Leonardo’s insatiable interest in geology, botany, and natural philosophy is evident in the unusual cave-like setting for Virgin of the Rocks, a painting that smoothly transitioned into the third theme of the exhibition, “Science.” Here, visitors could inspect Leonardo’s prolific notebooks with sketches and backward mirror-script writing documenting his investigations into optics, geometry, anatomy, hydraulics, and more. Though the curators chose not to include any of Leonardo’s reconstructed machines in the exhibition, the manuscripts—crowded into vitrines in a manner that lacked a clear visitor pathway—highlighted Leonardo’s collaboration with mathematicians, anatomists, and intellectuals from the court of Milan and the University of Pavia. As articulated in the wall text, “The comprehensive nature of Leonardo’s quest for knowledge stemmed from the fact that he was no longer content to study appearances; in order to convey their truth, he needed an understanding of the phenomena from the inside—an awareness of the laws that govern them which . . . he regarded as fundamentally mathematical in nature.”
“Life,” the final theme of the exhibition, explored how Leonardo’s scientific approach to painting created “a modern art capable of imitating the inner movement of life.” The Last Supper (ca. 1494–98) remained attached to the wall of Santa Maria delle Grazie in Milan, but the exhibition featured a full-scale copy painted in oil by his student Marco d’Oggiorno between 1506 and 1509. Since the original has deteriorated significantly, this copy is invaluable for understanding the physical and psychological responses of each apostle.
After the 1499 invasion of Milan by French king Louis XII, Leonardo moved back to Florence and established a workshop of his own. The subsection “Return to Florence” charted the mature phase of Leonardo’s career and evoked the lost cartoon for Battle of Anghiari by displaying preparatory drawings and later copies. Despite the conspicuous absence of Leonardo’s Salvator Mundi (Cook version), which broke auction records in 2017, the exhibition’s grand finale included the National Gallery of London’s cartoon The Virgin and Child with Saint Anne and the Infant Saint John the Baptist (ca. 1500) hung near his paintings Saint Anne, the Virgin Mary, and the Infant Jesus Playing with a Lamb (ca. 1503–19) and Saint John the Baptist (ca. 1508–19). The final subsection, “Relocation to France,” offered a coda to explain the last three years of Leonardo’s life, when he moved to France at the request of King Francis I. Though the exhibition provided little visual evidence of Leonardo’s artistic activities during his final years, this section reminded visitors why French collections contain so many of his works.
Given that Leonardo completed so few paintings throughout his life, the Louvre’s emphasis on his intellectual and technical process was highly effective. However, something was lost in the single-minded pursuit of this goal: Leonardo’s human side. Apart from the names of key patrons and students, personal details of his life remained unexplored. Apocryphal biographies such as that by Giorgio Vasari (1550) require a healthy amount of skepticism, but it is nonetheless unfortunate that visitors never learned about Leonardo’s sharp wit, dazzling sartorial choices, or vegetarianism. His presumed homosexuality was also unexamined. The free exhibition booklet distributed online and in print offers rich commentary in French and English, yet conditions within the crowded gallery were not conducive to casual reading. From the dim lighting necessary to preserve the fragile drawings to the crush of visitors packed into the space, the constraints of the Louvre’s temporary exhibition hall were not ideal. The numbering system placed above the artworks created confusion, particularly because several works were substituted over the course of the exhibition. Whereas visitors between October and mid-December saw Leonardo’s Study of a Tuscan Landscape (1473) and Vitruvian Man (ca. 1489–90), visitors in later months saw Verrocchio’s Tobias and the Angel (ca. 1470–75) and an alternative drawing instead. The exhibition catalog has not been translated into English, but the essays therein expound upon key themes while providing additional archival evidence and insights from recent conservation science.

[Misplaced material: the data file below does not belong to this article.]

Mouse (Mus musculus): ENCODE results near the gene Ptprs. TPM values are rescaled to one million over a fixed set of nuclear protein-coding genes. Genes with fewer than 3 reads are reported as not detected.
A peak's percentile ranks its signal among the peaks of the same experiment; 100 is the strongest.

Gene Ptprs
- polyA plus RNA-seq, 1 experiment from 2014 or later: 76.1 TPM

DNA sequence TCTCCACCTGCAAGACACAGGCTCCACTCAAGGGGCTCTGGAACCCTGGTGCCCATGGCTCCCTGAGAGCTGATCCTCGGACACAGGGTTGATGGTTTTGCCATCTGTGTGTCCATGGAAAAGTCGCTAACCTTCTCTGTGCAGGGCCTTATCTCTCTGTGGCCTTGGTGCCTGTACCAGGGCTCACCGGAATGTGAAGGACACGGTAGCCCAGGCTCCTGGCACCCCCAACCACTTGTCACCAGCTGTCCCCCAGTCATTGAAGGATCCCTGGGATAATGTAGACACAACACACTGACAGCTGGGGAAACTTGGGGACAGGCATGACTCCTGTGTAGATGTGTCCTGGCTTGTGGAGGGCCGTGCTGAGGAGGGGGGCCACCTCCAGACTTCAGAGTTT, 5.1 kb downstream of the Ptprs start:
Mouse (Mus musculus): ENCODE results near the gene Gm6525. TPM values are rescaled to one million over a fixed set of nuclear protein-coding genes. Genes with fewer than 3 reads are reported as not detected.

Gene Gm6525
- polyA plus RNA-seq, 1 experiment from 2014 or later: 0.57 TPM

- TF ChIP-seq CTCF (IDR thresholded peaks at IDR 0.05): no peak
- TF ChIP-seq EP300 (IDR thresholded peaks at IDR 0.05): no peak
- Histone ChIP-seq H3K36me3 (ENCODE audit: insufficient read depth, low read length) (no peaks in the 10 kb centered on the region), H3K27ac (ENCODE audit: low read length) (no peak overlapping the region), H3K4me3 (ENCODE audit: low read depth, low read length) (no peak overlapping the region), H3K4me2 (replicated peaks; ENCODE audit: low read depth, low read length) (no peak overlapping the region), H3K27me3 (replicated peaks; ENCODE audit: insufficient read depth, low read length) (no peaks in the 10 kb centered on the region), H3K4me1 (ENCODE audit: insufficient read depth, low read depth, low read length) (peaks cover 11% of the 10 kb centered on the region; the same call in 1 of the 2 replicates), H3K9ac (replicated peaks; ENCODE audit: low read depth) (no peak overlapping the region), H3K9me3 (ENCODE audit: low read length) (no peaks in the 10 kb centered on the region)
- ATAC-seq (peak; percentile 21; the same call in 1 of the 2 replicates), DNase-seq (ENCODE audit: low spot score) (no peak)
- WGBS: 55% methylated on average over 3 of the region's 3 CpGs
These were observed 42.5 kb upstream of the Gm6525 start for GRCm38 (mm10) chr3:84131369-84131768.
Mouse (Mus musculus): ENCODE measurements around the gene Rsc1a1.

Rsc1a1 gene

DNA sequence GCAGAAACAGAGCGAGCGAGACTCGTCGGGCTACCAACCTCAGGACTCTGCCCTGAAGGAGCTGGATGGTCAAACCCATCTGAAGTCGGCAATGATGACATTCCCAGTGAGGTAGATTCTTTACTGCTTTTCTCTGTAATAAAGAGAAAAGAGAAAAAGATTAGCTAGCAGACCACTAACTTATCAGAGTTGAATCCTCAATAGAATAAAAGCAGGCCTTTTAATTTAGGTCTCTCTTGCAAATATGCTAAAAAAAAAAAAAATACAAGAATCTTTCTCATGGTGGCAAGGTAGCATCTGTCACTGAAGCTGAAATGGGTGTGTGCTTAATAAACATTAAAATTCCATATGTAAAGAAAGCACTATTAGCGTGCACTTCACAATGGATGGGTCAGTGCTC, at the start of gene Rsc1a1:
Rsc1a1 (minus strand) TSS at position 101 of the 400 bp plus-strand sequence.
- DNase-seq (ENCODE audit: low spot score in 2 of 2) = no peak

Criticisms aside, visitors will not soon forget this exhibition. The Louvre partnered with HTC Vive Arts to create a virtual reality experience to “meet” the Mona Lisa since the original painting remained in the museum’s permanent collection upstairs. Some art history traditionalists may scoff at the inclusion of this new media, yet the eight-minute-long, pedagogically rich experience Mona Lisa: Beyond the Glass introduced the painting’s secrets and offered visitors the uncanny sensation of seeing the model, Lisa del Giocondo, move in virtual space. It further indulged them with the sensation of flying in one of Leonardo’s theoretical machines. Digital detractors aside, the VR experience was enthusiastically received by the public and is unlikely to be the Louvre’s last venture into digital mediation. Certainly, if Leonardo were alive today, the Renaissance polymath would be eager to experiment with new media and fresh methods of creating illusionistic space.
Assistant Professor, Parsons Paris, The New School